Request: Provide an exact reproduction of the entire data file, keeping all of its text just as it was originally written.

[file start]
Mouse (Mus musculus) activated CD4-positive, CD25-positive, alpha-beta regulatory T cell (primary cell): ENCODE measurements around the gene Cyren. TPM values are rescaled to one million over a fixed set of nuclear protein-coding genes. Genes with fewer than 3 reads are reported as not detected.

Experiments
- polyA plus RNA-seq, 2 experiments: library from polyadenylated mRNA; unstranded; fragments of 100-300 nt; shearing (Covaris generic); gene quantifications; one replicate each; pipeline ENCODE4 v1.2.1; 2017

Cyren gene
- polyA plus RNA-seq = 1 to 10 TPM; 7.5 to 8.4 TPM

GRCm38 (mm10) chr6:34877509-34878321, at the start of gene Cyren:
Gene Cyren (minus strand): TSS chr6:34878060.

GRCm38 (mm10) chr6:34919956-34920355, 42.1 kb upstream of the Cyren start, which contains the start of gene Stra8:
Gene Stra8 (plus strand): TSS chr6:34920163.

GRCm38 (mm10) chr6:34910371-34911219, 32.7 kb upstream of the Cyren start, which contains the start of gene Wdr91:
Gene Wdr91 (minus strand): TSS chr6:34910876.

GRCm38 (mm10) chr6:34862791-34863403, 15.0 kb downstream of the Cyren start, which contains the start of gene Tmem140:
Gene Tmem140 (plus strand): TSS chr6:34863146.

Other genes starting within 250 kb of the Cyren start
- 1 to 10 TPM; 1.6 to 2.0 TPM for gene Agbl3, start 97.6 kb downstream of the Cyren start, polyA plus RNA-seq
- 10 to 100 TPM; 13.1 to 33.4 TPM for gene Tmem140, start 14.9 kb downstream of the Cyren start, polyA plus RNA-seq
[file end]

Mouse (Mus musculus) activated CD4-positive, CD25-positive, alpha-beta regulatory T cell (primary cell): ENCODE measurements around the gene Cyren. TPM values are rescaled to one million over a fixed set of nuclear protein-coding genes. Genes with fewer than 3 reads are reported as not detected.

Experiments
- polyA plus RNA-seq, 2 experiments: library from polyadenylated mRNA; unstranded; fragments of 100-300 nt; shearing (Covaris generic); gene quantifications; one replicate each; pipeline ENCODE4 v1.2.1; 2017

Cyren gene
- polyA plus RNA-seq = 1 to 10 TPM; 7.5 to 8.4 TPM

GRCm38 (mm10) chr6:34877509-34878321, at the start of gene Cyren:
Gene Cyren (minus strand): TSS chr6:34878060.

GRCm38 (mm10) chr6:34919956-34920355, 42.1 kb upstream of the Cyren start, which contains the start of gene Stra8:
Gene Stra8 (plus strand): TSS chr6:34920163.

GRCm38 (mm10) chr6:34910371-34911219, 32.7 kb upstream of the Cyren start, which contains the start of gene Wdr91:
Gene Wdr91 (minus strand): TSS chr6:34910876.

GRCm38 (mm10) chr6:34862791-34863403, 15.0 kb downstream of the Cyren start, which contains the start of gene Tmem140:
Gene Tmem140 (plus strand): TSS chr6:34863146.

Other genes starting within 250 kb of the Cyren start
- 1 to 10 TPM; 1.6 to 2.0 TPM for gene Agbl3, start 97.6 kb downstream of the Cyren start, polyA plus RNA-seq
- 10 to 100 TPM; 13.1 to 33.4 TPM for gene Tmem140, start 14.9 kb downstream of the Cyren start, polyA plus RNA-seq